The Pentagon said it was still "assessing the results of the operation." Local Somali officials said the U.S. airstrikes hit near a meeting of the al-Qaida affiliated group.
All this week, Marketplace Tech is taking a closer look at technology and the ways in which it influences how we read.
Already, Marketplace Tech host Ben Johnson has spoken with Marketplace's LearningCurve reporter Adriene Hill on how tablets are being used in schools as education tools, and author Jason Boog about his new book, "Born Reading: Bringing Up Bookworms in a Digital Age."
But how has technology changed the way adults read? Well, as you might expect, the answer is complicated.
Click the media player above to hear Marketplace Morning Report guest host David Gura in conversation with Marketplace Tech host Ben Johnson.
The social media giant Facebook has well over 100 million users in India, a nation that could overtake the U.S. as the top Facebook market as early as next year.
To capitalize in emerging countries like India, Facebook is now providing advertisers with data on cell reception and connection. The information helps match ads to user technology. For example, Coca Cola could send a video ad to people in cities with 4G LTE, or turn it into a text ad for people in rural areas where connections are spotty and data networks are limited.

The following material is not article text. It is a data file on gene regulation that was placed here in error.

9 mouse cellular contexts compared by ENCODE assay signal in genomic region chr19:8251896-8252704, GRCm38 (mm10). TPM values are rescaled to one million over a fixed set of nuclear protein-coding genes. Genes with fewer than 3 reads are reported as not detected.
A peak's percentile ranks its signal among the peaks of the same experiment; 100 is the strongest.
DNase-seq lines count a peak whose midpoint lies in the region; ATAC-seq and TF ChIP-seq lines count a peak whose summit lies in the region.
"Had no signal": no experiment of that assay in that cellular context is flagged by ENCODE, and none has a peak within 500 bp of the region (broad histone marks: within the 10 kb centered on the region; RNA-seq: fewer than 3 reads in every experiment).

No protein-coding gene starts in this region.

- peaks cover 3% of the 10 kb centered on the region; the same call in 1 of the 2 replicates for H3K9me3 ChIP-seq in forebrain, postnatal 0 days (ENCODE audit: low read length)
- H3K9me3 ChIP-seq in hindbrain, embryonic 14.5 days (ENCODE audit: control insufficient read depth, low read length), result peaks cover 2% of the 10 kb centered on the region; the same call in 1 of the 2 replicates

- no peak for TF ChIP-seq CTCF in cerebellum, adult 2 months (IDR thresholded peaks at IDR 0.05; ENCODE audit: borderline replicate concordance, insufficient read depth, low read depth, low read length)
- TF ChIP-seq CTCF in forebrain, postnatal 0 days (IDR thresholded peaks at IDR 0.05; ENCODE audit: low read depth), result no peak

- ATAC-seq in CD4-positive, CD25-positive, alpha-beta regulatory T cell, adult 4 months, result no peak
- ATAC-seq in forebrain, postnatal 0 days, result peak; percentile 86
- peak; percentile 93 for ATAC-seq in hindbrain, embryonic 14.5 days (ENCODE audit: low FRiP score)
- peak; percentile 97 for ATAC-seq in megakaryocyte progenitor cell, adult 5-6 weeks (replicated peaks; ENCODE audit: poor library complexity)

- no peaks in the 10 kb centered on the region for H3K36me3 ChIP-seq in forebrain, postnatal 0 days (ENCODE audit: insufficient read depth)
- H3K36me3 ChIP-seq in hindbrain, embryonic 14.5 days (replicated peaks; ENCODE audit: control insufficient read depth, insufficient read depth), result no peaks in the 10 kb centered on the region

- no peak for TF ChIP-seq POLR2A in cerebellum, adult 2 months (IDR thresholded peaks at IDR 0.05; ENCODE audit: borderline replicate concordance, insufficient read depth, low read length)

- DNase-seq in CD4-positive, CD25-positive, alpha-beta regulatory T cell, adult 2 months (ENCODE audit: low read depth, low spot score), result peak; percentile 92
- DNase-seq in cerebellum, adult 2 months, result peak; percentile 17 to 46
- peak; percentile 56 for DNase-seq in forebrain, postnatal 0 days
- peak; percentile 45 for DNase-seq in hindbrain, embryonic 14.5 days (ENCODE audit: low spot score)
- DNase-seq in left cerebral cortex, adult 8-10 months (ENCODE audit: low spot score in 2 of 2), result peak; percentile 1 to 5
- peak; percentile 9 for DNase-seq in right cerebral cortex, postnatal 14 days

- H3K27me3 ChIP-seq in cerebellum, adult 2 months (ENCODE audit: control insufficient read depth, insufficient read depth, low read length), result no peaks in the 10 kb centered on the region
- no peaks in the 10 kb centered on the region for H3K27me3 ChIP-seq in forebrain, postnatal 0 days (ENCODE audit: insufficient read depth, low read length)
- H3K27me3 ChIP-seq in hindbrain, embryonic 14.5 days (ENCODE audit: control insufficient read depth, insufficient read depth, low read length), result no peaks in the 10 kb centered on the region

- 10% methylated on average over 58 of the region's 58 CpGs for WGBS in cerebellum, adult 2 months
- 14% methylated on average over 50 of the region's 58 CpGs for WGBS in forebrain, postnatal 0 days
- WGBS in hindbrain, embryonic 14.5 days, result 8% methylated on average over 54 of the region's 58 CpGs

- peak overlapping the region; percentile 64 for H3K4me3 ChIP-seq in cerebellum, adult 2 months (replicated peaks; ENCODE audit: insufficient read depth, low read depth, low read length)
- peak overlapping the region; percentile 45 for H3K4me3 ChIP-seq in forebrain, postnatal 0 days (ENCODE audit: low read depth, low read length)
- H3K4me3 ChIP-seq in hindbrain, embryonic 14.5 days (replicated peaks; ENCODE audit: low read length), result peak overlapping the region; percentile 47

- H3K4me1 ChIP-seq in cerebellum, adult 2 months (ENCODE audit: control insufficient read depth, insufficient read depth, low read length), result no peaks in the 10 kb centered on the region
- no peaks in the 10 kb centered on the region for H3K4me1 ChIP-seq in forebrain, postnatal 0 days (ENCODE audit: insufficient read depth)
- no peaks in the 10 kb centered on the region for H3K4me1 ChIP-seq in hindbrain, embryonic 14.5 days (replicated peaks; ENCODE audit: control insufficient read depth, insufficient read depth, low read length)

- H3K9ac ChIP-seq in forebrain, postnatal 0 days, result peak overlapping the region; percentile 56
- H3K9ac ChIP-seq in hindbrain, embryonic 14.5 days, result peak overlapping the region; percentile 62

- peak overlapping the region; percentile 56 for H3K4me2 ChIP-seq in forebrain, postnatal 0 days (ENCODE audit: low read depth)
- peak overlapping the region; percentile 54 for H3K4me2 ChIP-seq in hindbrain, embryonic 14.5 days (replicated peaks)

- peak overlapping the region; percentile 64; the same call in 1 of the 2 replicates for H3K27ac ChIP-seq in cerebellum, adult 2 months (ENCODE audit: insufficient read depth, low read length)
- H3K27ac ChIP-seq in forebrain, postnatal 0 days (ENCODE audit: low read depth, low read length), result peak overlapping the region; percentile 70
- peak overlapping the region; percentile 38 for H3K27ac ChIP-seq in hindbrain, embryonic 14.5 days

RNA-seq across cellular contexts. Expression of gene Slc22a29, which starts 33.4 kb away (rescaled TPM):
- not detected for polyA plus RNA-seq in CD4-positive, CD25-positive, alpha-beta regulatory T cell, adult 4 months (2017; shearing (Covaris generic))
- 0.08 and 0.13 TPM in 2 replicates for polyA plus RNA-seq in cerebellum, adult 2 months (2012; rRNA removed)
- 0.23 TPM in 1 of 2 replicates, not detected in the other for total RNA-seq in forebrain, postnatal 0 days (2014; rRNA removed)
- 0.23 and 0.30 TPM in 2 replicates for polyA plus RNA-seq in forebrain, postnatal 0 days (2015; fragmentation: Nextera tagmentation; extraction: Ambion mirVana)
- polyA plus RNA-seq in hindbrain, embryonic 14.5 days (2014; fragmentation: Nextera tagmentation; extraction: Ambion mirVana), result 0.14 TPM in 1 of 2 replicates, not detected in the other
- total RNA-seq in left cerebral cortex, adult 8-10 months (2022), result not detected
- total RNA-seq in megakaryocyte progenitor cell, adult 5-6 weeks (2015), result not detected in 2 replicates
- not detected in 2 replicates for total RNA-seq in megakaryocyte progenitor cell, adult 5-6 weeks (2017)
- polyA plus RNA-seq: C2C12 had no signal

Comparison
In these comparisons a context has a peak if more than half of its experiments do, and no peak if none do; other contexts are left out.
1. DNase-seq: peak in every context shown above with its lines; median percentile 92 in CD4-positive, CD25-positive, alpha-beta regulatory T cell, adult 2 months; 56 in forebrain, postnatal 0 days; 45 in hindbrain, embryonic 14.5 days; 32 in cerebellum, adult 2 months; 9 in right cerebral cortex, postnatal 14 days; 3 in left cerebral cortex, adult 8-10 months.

It’s a way to help advertisers better reach the population they’re addressing, says Anne Nelson, who specializes in international media development at Columbia University.
This is important because most users in places like India are on pay-as-you-go data plans, says Nathan Eagle, the CEO of Jana, a mobile marketing platform.
“Advertising for most people in these emerging markets ultimately is taking money out of their pockets,” he says.
With over a billion potential Facebook users in India, that's probably not the best way to make a first impression.
This week, the National Institutes of Health begins testing an Ebola vaccine in humans. Given the need to quickly stem the deadly outbreak in West Africa, global health officials hope to push a vaccine to market.
While there's currently a market for an Ebola vaccine, it’s small, and Ebola isn’t a disease that keeps popping up year-after-year.
“It’s not all about economics,” says Dr. Carlos Del Rio, chair of the Department of Global Health at Emory University. He says developing the vaccine is also about building good PR for a company. “There’s a value to that publicity, right?”
Right, says Kenneth Kaitin, director of the Center for Drug Development at Tufts University. But Kaitin says there is also the potential for a huge payoff, especially for smaller companies.
Think of it as a pharmaceutical version of “Cap and Trade.”
“A program that the FDA put in place several years ago gives a priority review voucher to any company developing a product for a neglected or tropical disease,” says Kaitin.
Ebola is a perfect example. That pharma company can sell the voucher to another drug maker. The “golden ticket” gets the purchaser a fast track to federal regulators for any other drug in its portfolio.
One voucher recently sold for more than $67 million.